Howard Schultz built the ubiquitous Starbucks around our need for a “third place” (and you thought is was only about the coffee?) Those of us who are addicted to the house blends and frappuccinos and chais know, if only intuitively, that these contemporary coffee shops operate upon us psychologically in many ways. They give us certain kinds of comfort, some of it hard to quantify. It is a place, or space, other than home or the office in which to find community, if only at arm’s-length; to disengage or to focus; and to be transported to another mindset via the locale’s ambience. See the UPDATE below.
For me, whether it’s minutes or hours that I spend there it seems to be always productive. I have joked with colleagues that it is my second office—or my “real” office, in fact—as I go there on breaks from my desk to clear my head and actually get stuff done. I gaze, people-watch, write, read, research, and I think. Sure, that caffeine/sugar combo has something to do with it. Yet the very ambience itself—that which helps to make a third space palpable as a place of inclusion as well as other-mindfulness—is a significant factor in the degree and type of free-thinking and creativity inspired within me and probably you, too. There you can hear the sounds that your home sanctuary protects against and an office generally does not provide. Swaths of conversations, subtle or even overt music, mingled with baristas going about their work in the background, all lapping in tidal waves and occasional spikes of sound…this is the stimulus that puts our minds into a different state. But how?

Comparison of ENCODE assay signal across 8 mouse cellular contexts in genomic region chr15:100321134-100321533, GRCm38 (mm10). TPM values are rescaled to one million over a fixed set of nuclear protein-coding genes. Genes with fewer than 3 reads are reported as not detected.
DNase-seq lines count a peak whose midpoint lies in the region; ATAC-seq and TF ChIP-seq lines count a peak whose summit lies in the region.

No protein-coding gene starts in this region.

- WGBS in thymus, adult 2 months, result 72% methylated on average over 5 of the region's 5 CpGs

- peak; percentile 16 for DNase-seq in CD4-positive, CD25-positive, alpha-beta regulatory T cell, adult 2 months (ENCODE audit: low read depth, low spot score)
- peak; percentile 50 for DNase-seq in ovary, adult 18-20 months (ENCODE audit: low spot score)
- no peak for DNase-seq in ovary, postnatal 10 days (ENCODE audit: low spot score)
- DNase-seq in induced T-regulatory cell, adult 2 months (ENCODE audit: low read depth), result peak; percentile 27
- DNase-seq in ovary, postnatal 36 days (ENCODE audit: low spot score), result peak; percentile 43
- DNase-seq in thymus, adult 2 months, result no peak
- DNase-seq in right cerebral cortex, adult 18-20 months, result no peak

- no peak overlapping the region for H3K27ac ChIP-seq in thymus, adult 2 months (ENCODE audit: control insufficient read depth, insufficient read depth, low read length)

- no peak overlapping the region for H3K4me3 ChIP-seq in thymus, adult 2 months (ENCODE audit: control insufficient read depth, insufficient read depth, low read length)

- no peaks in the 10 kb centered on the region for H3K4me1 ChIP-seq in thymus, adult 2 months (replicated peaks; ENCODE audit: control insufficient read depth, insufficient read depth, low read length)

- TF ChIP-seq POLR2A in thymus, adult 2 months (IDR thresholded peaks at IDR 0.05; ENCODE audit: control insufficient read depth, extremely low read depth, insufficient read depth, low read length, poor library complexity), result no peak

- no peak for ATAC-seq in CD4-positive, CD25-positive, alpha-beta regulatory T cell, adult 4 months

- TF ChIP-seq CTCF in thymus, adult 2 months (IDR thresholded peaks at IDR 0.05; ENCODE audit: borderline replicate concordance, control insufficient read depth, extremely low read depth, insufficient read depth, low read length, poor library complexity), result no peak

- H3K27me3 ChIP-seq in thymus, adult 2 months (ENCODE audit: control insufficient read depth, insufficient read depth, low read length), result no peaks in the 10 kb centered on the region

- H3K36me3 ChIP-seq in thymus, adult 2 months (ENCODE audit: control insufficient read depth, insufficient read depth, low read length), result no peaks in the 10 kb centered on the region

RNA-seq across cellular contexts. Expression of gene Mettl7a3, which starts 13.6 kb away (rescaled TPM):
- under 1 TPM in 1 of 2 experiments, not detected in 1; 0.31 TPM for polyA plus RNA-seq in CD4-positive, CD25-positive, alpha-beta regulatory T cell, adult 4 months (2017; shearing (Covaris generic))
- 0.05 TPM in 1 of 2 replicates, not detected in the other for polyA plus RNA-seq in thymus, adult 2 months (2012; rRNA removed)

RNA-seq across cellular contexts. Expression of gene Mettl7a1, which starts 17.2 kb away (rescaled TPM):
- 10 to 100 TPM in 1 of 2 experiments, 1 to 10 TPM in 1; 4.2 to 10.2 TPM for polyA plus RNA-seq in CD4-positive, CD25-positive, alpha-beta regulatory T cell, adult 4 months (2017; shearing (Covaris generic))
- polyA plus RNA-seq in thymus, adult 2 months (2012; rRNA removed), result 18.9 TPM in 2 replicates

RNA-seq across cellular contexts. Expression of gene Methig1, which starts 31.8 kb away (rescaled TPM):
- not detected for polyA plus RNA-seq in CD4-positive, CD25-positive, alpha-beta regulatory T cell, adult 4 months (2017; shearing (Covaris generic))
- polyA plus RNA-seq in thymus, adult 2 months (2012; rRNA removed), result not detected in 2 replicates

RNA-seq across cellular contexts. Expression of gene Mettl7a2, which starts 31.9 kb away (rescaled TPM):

I came upon a curious academic paper awhile ago and the takeaway, from its top page summary excerpted below, has stayed with me as insight to the gravitational force and the binder of third spaces that I’ve experienced.
“…subtle cues in our physical environment can indeed affect human cognition and behavior.”
“(While) there is no clear understanding of why noise affects creativity…there is some evidence that for highly original individuals, moderate noise may lead to improved creative performance.”
“…moderate (70 dB) versus low (50 dB) level of ambient noise enhances performance on creative tasks…. A high level of noise (85 dB)…hurts creativity. …a moderate…level of noise increases processing difficulty…thus promoting abstract processing, which subsequently leads to higher creativity. A high level of noise, however, reduces the extent of information processing and thus impairs creativity.”
Range of sound sensations, in decibels, and our perception. Source: JohnsonLawOffices.net, hearing loss advocates
Music as ambience imbues an environment with its own stamp. Of course, the ambience of a Starbucks ripples with music: some possessing depth and meaning, some merely common and tepid. There is the laudable and the disposable: John Coltrane and Haircut 100. Even if it is a little louder than preferred at times, I credit Starbucks for making the effort to create an ambient environment through attentive music curation (I can testify that Coltrane and that ’80s band are gratifyingly not in the same playlist). It’s an interesting mix and flow that has been with the company for many years now, since its acquisition, in 1999, of Hear Music: a commendable catalog and retail operation that has since become the Starbucks record label as well as its in-house music service for all stores. Although they most certainly could stand to add *living* jazz musicians—arguably “highly original individuals” themselves—to the stores’ music playlists to build upon the creative juices that its spaces engender.
“…as jazz disappears from the mainstream culture, it dominates the ambiance at eateries, and especially coffee shops. (Research indicates) food tasted worse when hip-hop played in the background. But jazz had a positive impact on diners’ tastebuds.”
UPDATE: Here is another Forbes article that further addresses why we “…work better in the coffee shop….“